Last month, we brought you the news that legendary Batman artist Norm Breyfogle had suffered a stroke and turned to crowdfunding to help cover his medical bills as a result. The good news is that the comics community has come together to raise over $60,000 so far. The bad news is that the total still falls far short of the goal of $200,000.
Plenty of readers have already donated, but if you need something else to entice you, it has arrived: Artist Tom Fowler has just finished a beautiful painting of a "battle-damaged' Batman (complete with missing ear), and is now auctioning it off on his website, with 100% of the money raised going to help Breyfogle.
Kel McDonald has been making comics for ten years, including a ten year run on her webcomic Sorcery 101. She was an early adopter of crowdfunding as a way of getting her comics out in print, and book one of McDonald's Misfits of Avalon series came out earlier this year through Dark Horse Comics. As increasing numbers of young, particularly female comics creators turn to webcomics as a way of getting their work out there, and as increasing numbers of comics publishers look to webcomics for up-and-coming talent, creators like McDonald are poised to have a unique understanding of the current comics world we live in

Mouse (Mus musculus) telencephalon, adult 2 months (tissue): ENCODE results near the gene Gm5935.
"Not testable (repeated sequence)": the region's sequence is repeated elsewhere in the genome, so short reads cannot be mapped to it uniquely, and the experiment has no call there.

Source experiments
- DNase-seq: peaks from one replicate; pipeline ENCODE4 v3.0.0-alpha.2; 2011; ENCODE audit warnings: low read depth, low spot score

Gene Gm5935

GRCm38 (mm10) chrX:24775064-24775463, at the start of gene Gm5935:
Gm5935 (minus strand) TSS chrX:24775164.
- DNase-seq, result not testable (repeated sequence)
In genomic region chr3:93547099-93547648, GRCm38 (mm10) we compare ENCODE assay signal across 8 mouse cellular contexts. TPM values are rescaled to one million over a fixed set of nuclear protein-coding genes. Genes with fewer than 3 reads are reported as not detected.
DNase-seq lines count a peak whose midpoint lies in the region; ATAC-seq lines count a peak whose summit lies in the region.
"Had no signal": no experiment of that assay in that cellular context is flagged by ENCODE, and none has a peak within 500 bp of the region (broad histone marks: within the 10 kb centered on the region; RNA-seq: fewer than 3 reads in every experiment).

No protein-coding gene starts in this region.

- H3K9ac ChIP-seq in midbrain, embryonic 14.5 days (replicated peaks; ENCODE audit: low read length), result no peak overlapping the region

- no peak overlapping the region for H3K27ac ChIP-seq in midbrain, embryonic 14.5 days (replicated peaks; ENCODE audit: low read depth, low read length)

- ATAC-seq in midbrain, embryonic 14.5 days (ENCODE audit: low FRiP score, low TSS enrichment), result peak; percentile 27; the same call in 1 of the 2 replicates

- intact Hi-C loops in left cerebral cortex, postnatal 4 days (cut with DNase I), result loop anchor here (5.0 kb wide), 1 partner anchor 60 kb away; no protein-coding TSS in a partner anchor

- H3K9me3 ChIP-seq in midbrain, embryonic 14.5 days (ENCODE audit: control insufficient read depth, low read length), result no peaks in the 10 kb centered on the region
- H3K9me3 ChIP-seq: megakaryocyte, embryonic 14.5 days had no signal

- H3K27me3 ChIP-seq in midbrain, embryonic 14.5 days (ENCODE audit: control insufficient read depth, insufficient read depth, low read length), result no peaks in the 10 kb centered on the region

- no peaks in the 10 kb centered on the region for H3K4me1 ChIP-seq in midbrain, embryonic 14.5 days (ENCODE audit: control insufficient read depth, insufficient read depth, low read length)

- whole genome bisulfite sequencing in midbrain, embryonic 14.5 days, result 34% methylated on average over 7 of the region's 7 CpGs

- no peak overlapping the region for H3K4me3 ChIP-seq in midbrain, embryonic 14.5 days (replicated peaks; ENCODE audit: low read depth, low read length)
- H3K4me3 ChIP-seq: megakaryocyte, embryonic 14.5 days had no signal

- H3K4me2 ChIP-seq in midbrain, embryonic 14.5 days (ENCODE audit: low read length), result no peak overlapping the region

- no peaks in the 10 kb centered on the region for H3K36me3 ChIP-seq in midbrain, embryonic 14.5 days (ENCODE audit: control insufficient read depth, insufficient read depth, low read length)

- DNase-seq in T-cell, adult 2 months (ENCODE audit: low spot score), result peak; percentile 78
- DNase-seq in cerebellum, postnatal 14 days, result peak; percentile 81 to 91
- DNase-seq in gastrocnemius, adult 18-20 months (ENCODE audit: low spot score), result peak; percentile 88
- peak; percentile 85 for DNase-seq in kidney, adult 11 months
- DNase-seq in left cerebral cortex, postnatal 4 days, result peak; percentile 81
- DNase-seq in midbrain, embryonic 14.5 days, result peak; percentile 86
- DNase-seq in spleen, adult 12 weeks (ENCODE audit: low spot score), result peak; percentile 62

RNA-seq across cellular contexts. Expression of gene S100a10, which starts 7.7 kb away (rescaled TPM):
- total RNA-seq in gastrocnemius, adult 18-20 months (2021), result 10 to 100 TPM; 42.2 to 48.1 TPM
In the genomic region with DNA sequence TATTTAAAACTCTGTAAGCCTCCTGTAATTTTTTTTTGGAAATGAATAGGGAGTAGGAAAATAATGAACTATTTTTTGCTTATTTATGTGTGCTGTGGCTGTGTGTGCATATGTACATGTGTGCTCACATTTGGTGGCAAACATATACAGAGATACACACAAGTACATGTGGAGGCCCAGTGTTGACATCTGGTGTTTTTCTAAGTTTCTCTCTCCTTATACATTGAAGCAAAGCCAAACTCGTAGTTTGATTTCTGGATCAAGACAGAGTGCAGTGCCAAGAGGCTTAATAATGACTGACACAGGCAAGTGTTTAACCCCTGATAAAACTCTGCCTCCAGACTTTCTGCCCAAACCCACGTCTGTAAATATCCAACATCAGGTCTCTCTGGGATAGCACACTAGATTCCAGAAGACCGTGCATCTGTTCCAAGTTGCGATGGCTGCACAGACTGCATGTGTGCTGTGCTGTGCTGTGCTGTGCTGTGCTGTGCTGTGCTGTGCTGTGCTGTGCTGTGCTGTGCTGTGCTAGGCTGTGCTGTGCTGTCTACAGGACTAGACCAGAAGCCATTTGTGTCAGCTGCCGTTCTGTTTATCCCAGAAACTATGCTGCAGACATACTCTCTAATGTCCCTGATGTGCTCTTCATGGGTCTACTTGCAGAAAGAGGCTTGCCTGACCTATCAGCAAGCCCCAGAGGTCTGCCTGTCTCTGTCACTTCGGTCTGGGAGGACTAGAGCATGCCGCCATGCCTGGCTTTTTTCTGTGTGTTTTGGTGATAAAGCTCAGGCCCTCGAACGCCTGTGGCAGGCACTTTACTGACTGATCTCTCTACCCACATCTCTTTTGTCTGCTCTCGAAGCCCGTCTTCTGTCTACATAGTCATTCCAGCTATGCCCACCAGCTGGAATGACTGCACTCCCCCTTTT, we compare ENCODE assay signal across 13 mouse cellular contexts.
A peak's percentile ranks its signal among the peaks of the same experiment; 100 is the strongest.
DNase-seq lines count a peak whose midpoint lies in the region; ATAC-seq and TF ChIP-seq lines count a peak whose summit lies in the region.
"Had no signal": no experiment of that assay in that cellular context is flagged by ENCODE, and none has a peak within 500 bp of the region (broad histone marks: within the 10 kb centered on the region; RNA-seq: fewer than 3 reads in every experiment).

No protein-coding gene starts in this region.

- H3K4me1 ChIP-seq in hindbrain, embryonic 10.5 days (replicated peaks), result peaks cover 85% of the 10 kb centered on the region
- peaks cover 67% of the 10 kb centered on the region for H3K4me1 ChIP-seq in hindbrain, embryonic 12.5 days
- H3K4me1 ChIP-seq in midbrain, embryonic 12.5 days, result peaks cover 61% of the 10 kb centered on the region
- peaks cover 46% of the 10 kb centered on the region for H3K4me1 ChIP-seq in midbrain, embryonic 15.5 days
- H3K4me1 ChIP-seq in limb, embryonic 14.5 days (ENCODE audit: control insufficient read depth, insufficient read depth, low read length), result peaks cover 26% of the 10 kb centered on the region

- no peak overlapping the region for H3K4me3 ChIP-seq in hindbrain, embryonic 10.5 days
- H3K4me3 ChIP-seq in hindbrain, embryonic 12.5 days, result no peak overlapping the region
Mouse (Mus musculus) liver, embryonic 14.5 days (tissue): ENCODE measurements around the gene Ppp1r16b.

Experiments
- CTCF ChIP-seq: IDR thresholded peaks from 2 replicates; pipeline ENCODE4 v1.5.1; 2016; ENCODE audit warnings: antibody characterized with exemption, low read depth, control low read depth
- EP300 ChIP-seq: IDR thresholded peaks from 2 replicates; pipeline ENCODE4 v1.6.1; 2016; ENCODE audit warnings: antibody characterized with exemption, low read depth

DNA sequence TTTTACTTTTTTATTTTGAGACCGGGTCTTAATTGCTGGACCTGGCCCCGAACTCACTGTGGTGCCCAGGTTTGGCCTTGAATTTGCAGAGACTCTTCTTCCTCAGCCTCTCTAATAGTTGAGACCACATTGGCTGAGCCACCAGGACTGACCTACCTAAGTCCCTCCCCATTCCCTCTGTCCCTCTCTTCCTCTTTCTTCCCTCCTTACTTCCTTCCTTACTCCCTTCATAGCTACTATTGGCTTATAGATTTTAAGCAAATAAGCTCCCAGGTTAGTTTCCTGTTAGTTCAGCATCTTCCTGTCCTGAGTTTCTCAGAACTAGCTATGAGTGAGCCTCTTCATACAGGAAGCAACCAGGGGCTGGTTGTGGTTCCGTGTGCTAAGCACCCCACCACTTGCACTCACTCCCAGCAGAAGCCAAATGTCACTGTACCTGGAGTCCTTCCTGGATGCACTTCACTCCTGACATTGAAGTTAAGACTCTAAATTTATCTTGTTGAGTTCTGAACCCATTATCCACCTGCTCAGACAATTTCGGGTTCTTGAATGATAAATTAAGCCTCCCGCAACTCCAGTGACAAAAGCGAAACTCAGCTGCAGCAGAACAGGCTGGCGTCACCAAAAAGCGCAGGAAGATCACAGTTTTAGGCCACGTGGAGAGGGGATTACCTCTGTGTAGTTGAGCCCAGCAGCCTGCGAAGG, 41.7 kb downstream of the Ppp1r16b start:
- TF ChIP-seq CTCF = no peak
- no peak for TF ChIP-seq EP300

As part of her wrap-up of Sorcery 101, she's currently running a Kickstarter campaign for an omnibus of the series. ComicsAlliance sat down with McDonald to talk comics, crowdfunding, and web versus print.